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Modes of Computing

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where is computing going? modes more
During 2002, there were several attempts by the major vendors to mark out their position on what happens next. Popular themes have included Services On-Demand, Trustworthy Computing, Utility Computing, Pervasive Computing, Grid Computing, Autonomic Computing. But while there may be some tension between the marketing messages associated with different vendors, we can detect an underlying unity in vision and direction.  Autonomic Computing

Grid Computing

OnDemand Computing

Pervasive Computing

Trustworthy Computing

Utility Computing

Full article by Richard Veryard and David Sprott  (CBDi December 2002)

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Autonomic Computing

veryard projects > service orientation > computing > autonomic

The goals of responsiveness and resilience are both addressed by the idea of autonomic computing – which means self-managed systems.

IBM’s work on autonomic computing has come out of the eLiza research project, and is starting to be trickled into the IBM product range via Tivoli. Other vendors with products in this space include Sychron Software and Opalis. Microsoft's more recent Dynamic Systems Initiative is also addressing some similar requirements.

Complex adaptive systems

Autonomic systems are examples of complex adaptive systems (CAS). They are self-configuring, self-healing, self-optimizing and self-protecting. Includes ideas taken from immune systems.

Most of the autonomic functions of the human body are outside conscious control. Your body protects itself against minor infections without consulting the brain. However, there are various levels of system management at which conscious intervention is possible – for example, allowing you to respond to the early signs of a cold by taking vitamin pills or visiting the doctor. An autonomic computer network may generate signals (sometimes known as algedonic signals) which indicate the need for human intervention.

Autonomic computing addresses security

Among other things, autonomic computing provides an approach to handing a range of security requirements. Beware of confusing Autonomic Computing with Autonomous Computing.

Of course, there are already lots of products with fault-tolerant and fail-safe features – and not just in computing hardware. Safety features based on these ideas can also be found in motor cars – from anti-lock brakes to run-flat tyres.

In simple systems management, things either work or they don’t. Security checks are binary – things either pass or fail. In contrast to this, autonomic systems allow for partial working, provisional checks, with ongoing monitoring and adjustment. This means they can respond positively to a much greater range of environmental conditions.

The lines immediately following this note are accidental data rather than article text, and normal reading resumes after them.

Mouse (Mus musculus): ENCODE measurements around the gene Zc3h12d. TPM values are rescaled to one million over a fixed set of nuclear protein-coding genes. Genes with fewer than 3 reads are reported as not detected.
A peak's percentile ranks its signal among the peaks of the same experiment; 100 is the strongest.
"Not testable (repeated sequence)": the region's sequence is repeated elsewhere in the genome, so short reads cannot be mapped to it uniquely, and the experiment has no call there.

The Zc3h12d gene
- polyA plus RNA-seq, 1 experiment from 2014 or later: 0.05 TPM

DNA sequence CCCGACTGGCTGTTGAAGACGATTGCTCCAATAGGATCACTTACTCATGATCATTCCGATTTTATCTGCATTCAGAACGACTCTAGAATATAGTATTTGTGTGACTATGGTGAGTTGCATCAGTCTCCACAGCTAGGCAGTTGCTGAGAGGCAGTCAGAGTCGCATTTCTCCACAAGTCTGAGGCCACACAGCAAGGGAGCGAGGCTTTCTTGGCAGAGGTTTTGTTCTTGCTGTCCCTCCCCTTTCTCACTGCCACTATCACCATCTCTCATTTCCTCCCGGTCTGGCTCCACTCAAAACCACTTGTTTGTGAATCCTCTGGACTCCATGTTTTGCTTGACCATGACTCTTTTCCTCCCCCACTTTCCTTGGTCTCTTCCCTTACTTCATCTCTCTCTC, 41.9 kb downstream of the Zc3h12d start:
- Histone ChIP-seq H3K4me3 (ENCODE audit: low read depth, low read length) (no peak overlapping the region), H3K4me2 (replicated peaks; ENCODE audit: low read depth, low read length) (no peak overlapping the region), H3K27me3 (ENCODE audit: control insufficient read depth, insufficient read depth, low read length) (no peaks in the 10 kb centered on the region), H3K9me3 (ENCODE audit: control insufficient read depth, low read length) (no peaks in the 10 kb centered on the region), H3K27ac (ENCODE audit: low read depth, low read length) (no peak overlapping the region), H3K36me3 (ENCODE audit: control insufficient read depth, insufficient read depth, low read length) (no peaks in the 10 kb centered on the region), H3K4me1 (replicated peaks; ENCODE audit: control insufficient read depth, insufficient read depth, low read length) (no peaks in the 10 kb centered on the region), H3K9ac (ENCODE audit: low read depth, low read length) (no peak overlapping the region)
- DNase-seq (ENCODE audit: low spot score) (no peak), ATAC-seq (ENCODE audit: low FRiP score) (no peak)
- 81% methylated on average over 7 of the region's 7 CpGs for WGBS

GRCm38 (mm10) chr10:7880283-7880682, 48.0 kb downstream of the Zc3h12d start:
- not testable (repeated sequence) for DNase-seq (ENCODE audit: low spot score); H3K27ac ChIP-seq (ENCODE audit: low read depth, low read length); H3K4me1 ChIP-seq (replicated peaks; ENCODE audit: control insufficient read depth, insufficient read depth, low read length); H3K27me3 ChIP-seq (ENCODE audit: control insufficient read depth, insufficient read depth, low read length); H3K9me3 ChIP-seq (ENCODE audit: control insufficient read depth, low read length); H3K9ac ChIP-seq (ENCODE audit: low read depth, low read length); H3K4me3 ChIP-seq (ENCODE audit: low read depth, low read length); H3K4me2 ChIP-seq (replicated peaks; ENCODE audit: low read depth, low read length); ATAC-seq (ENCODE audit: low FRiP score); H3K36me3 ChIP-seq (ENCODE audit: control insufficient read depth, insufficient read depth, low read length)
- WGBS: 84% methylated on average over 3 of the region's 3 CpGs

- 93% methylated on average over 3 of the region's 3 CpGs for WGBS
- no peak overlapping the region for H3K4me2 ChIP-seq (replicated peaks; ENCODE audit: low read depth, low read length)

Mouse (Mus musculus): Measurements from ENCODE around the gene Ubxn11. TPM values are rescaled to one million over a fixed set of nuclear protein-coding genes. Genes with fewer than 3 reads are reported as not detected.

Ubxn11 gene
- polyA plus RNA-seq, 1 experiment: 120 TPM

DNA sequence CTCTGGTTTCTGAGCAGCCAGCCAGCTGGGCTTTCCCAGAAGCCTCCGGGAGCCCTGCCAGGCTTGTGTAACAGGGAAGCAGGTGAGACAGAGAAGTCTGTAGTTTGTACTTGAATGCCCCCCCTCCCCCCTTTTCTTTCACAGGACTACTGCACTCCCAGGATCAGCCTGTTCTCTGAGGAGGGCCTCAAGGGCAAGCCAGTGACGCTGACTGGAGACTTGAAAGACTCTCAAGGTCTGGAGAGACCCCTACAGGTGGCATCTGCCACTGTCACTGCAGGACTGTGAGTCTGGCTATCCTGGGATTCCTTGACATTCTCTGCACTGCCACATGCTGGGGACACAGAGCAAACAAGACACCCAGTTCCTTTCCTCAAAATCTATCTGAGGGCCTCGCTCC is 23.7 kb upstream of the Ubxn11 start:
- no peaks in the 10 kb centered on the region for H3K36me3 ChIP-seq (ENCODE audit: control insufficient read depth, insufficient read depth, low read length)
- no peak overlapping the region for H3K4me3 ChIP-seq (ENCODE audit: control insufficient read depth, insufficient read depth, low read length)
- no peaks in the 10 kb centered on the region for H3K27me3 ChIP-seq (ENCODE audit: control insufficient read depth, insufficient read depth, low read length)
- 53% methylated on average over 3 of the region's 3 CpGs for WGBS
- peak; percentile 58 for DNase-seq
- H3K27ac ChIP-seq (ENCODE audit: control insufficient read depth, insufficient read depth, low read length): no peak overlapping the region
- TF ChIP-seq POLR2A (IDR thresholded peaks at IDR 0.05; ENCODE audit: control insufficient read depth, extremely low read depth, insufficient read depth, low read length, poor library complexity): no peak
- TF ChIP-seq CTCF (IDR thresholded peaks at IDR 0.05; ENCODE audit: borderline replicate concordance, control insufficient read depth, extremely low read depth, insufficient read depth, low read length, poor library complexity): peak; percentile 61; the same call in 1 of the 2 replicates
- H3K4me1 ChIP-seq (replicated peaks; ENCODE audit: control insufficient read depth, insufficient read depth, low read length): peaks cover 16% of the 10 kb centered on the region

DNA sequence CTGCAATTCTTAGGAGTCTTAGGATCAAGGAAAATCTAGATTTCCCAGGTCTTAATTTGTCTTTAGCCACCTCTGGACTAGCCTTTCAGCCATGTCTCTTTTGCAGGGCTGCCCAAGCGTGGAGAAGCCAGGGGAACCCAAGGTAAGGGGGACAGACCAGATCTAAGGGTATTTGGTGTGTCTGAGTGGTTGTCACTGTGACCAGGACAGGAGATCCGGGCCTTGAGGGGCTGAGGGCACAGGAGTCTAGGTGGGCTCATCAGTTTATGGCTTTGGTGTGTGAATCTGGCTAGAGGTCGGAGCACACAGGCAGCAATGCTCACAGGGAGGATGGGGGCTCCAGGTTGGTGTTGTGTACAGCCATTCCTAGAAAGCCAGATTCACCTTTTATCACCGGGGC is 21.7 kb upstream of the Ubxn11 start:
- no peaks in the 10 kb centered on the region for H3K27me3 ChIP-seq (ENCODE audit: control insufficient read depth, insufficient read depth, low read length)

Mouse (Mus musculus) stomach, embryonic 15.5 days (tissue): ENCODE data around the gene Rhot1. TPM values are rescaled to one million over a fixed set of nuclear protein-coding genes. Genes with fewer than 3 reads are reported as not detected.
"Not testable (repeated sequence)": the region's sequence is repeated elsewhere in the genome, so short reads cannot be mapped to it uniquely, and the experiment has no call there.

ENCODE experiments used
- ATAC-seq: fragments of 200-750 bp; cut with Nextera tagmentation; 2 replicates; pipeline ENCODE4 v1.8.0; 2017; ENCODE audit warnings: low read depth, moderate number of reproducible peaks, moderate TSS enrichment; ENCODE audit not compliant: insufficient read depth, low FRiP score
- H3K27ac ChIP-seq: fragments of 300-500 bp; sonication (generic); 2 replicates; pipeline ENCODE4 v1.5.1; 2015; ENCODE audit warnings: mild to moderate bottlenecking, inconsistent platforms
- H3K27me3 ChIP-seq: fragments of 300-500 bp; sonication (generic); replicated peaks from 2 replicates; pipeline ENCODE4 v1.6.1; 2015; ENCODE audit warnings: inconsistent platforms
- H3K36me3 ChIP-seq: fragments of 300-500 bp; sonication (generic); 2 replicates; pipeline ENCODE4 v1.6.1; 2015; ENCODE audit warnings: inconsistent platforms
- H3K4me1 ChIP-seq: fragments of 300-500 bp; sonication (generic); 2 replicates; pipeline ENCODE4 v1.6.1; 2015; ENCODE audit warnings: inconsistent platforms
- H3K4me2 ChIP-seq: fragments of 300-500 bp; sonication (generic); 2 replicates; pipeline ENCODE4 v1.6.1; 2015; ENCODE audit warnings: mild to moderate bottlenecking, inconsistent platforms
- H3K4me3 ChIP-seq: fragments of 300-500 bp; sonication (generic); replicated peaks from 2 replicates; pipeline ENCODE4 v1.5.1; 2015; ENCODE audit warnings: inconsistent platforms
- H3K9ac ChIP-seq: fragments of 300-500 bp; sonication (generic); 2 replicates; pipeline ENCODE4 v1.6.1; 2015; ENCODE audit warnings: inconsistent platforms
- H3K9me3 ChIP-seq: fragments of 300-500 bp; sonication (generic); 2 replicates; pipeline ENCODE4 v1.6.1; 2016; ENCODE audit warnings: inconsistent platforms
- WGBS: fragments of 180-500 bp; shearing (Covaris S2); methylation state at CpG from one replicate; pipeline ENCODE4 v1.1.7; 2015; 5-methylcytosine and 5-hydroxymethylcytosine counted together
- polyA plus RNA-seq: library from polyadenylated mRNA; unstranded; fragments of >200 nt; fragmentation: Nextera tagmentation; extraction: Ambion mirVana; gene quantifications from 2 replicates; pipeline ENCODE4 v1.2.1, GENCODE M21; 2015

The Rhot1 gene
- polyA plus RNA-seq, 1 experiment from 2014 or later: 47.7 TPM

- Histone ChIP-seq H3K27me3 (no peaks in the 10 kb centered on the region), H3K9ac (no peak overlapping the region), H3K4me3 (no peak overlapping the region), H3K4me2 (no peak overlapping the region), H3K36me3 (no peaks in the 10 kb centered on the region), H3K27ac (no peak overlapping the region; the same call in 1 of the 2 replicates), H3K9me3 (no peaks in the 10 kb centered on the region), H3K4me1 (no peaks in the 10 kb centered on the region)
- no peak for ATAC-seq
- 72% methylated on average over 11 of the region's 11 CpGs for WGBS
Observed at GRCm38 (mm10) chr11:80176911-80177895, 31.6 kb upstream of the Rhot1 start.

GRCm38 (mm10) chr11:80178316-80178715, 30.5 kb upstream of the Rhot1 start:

Management of complexity

One approach to the management of complexity is to provide control tools that aim to simplify the task. Meanwhile, another approach is to expand the scope of "normal" system operations – by extending the range of tasks that the system can manage for itself, and extending the range of situations that can be handled without human intervention.

The notion of self-managing systems is both an ambitious one, and one that can be seen as a natural progression from notions of resilience and fault-tolerance that have been common in both computer hardware and telecommunications networks for many years.

Autonomic computing involves making the individual components and services more manageable – which has implications for their design and implementation – as well as providing a separate management layer. For example, IBM envisages a self-managing wrapper around each component – and these wrappers may communicate peer-to-peer, as well as with a central or decentralized management function. The manageability interfaces will (of course) be rendered as web services.

Configuration and optimization

In some complex areas, machines are already better at configuration than humans. One example of this is in large databases – and IBM has already built self-configuration into DB2 (version 8.1), its flagship database product. This is presented in the form of a wizard, which asks seven key questions and uses expert heuristics to generate a configuration. Data storage hardware has also been taking on a lot of self-management functions, as this is an area where the ratio of labour costs to hardware costs has been shifting most dramatically.

Other IBM products have self-optimization and self-healing functionality. For example, the latest version of Websphere includes distributed workload, with failover and hot deployment.

HP offers some automatic resource allocation functionality in its UDC (Utility Data Centre) product range – so that resources can be allocated dynamically as required, with appropriate billing function. A hardware vendor such as HP can ship boxes with dormant processing power, which can be activated (and automatically billed) only when the extra processing power is actually used.

More advanced functionality is currently in development. For example, HP is working on a framework for the development of configuration-driven systems called "SmartFrog" (Smart Framework for Object Groups), which will include a configuration description language to describe the precise, desired configuration of applications composed of sets of components running across a distributed system, and a distributed deployment system to realize application descriptions, and to monitor and manage the resulting applications through their lifecycles.
IBM webpage on autonomic computing
Sychron Software
CBDi material, January 2003
Veryard Projects material: IBM, Model-Based Management
Complex Adaptive Systems

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Page updated November 22nd, 2003
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